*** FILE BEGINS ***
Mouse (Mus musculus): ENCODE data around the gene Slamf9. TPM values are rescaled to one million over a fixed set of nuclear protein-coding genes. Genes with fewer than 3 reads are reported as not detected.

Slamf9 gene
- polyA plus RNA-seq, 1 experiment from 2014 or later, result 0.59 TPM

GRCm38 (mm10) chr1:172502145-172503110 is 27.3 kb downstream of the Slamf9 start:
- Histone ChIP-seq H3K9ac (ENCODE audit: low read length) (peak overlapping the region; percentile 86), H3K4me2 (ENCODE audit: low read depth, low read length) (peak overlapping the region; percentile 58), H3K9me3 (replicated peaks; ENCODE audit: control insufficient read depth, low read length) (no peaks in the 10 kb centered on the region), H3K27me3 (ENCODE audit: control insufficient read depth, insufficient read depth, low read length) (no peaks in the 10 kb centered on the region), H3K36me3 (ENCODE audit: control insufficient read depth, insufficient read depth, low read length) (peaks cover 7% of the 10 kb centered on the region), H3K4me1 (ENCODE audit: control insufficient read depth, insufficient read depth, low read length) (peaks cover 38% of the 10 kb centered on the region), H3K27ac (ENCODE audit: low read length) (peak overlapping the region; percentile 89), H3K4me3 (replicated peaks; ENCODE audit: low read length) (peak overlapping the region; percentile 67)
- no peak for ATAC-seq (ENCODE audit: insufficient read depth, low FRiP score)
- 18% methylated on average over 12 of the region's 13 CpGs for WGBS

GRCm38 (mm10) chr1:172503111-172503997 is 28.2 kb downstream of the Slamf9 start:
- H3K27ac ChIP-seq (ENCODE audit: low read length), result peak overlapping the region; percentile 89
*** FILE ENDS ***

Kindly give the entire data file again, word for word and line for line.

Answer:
Mouse (Mus musculus): ENCODE data around the gene Slamf9. TPM values are rescaled to one million over a fixed set of nuclear protein-coding genes. Genes with fewer than 3 reads are reported as not detected.

Slamf9 gene
- polyA plus RNA-seq, 1 experiment from 2014 or later, result 0.59 TPM

GRCm38 (mm10) chr1:172502145-172503110 is 27.3 kb downstream of the Slamf9 start:
- Histone ChIP-seq H3K9ac (ENCODE audit: low read length) (peak overlapping the region; percentile 86), H3K4me2 (ENCODE audit: low read depth, low read length) (peak overlapping the region; percentile 58), H3K9me3 (replicated peaks; ENCODE audit: control insufficient read depth, low read length) (no peaks in the 10 kb centered on the region), H3K27me3 (ENCODE audit: control insufficient read depth, insufficient read depth, low read length) (no peaks in the 10 kb centered on the region), H3K36me3 (ENCODE audit: control insufficient read depth, insufficient read depth, low read length) (peaks cover 7% of the 10 kb centered on the region), H3K4me1 (ENCODE audit: control insufficient read depth, insufficient read depth, low read length) (peaks cover 38% of the 10 kb centered on the region), H3K27ac (ENCODE audit: low read length) (peak overlapping the region; percentile 89), H3K4me3 (replicated peaks; ENCODE audit: low read length) (peak overlapping the region; percentile 67)
- no peak for ATAC-seq (ENCODE audit: insufficient read depth, low FRiP score)
- 18% methylated on average over 12 of the region's 13 CpGs for WGBS

GRCm38 (mm10) chr1:172503111-172503997 is 28.2 kb downstream of the Slamf9 start:
- H3K27ac ChIP-seq (ENCODE audit: low read length), result peak overlapping the region; percentile 89